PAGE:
Established in 1849 by the Church of Jesus Christ of Latter-day Saints, the Perpetual Emigration Fund distributed loans that enabled more than 30,000 Mormons to settle in the American West. Supported by church donations, private contributions, and repayments that were then distributed again on a revolving basis, the loans made it possible for converts from across the world to relocate themselves into the company of fellow believers in the burgeoning LDS heartland in Utah. Many of these immigrants came from the Midwest, the previous center of the Mormon diaspora, while others arrived from overseas, with transportation for many being organized out of Liverpool, England.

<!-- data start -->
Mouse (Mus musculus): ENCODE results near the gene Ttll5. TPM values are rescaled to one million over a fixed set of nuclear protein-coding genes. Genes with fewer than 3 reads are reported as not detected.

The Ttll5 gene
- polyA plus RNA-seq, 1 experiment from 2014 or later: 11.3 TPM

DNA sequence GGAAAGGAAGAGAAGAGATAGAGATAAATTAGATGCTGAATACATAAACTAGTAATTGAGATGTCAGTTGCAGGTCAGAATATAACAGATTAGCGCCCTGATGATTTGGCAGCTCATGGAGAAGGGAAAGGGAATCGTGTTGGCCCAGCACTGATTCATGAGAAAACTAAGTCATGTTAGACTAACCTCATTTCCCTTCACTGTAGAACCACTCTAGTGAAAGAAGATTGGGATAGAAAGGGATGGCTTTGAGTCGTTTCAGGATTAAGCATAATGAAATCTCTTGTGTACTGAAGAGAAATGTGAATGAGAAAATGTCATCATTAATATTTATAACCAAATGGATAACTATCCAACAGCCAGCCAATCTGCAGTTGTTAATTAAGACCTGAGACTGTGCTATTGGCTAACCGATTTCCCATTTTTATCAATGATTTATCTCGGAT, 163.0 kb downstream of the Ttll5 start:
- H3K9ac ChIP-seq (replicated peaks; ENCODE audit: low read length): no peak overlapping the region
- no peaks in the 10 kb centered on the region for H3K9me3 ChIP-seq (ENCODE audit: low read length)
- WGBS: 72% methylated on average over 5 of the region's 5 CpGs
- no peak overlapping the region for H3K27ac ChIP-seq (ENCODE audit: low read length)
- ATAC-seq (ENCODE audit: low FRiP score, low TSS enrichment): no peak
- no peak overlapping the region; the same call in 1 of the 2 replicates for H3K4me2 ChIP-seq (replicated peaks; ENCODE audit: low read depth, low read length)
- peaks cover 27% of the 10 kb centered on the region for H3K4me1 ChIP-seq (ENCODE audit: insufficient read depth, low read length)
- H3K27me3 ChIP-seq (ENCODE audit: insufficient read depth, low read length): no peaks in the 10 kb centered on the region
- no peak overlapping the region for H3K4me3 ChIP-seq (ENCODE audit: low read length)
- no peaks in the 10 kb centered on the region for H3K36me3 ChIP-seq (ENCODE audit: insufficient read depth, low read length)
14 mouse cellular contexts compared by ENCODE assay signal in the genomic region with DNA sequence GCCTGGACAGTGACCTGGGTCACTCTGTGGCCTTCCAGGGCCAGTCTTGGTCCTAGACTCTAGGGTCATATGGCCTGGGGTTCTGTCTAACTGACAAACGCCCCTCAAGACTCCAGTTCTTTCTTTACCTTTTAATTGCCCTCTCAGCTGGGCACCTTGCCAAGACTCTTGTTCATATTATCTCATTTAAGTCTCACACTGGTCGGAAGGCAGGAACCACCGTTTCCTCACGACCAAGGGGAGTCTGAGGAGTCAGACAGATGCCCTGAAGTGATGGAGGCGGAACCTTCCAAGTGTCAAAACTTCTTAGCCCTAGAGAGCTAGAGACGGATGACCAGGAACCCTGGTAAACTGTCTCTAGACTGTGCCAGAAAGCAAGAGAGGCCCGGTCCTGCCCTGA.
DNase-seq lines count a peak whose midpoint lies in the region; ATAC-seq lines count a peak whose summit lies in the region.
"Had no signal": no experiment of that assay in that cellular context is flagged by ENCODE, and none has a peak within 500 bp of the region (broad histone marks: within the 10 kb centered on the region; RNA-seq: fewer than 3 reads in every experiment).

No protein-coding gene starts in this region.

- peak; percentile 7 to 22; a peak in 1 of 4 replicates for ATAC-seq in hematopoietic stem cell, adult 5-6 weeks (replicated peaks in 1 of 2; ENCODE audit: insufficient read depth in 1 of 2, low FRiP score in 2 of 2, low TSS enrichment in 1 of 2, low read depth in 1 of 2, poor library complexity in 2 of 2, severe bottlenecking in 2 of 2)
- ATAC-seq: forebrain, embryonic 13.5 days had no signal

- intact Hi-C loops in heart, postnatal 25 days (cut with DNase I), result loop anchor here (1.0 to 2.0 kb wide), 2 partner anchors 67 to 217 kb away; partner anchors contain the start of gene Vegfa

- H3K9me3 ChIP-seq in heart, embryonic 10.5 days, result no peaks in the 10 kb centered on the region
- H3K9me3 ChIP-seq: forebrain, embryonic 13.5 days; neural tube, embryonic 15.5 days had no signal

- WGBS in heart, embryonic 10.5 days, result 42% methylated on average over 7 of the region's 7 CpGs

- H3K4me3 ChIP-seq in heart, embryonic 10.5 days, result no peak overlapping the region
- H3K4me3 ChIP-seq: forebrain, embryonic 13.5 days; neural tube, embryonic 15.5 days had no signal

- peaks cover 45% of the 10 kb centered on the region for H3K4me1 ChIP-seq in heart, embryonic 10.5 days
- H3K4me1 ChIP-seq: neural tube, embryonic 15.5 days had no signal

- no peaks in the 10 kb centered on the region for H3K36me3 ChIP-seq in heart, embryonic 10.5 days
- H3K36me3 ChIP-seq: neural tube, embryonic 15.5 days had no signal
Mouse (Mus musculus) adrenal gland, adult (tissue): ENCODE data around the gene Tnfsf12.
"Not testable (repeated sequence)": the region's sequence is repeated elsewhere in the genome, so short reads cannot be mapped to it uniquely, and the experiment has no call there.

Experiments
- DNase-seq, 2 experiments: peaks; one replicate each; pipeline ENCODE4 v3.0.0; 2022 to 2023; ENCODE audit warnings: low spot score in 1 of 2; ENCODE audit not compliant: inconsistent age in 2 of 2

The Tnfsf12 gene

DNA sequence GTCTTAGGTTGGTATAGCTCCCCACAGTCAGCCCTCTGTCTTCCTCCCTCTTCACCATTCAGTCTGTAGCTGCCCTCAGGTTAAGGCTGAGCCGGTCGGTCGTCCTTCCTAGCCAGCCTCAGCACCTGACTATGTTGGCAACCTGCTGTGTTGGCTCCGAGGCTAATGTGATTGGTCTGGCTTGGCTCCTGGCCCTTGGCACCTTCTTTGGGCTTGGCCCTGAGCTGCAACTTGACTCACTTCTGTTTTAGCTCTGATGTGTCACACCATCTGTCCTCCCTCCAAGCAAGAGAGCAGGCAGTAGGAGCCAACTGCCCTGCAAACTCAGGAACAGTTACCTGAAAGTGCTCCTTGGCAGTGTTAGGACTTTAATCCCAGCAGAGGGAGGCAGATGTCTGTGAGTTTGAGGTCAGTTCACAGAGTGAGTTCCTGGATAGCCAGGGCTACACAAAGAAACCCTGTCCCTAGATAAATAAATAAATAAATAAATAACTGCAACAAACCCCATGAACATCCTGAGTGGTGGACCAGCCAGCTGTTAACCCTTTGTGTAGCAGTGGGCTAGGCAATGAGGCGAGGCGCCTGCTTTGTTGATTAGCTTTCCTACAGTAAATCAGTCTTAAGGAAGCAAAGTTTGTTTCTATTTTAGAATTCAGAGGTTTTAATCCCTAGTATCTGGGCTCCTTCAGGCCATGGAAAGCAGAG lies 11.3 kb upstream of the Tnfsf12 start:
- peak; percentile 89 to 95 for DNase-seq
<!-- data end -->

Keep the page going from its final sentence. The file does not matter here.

Once relocated, those assisted by the PEF would begin paying back their loans, thus enabling the settlement of yet more church members. In this way, a nascent church was able to consolidate and expand its embryonic and oft-threatened community despite very limited finances. In 1880, on the occasion of the LDS Church’s fiftieth anniversary, a Jubilee Year was declared and half of all debts to the PEF, totaling $337,000, were forgiven.
- Background, historytogo.utah.gov/utah_chapters/pioneers_and_cowboys/perpetualemigratingfundcompany.html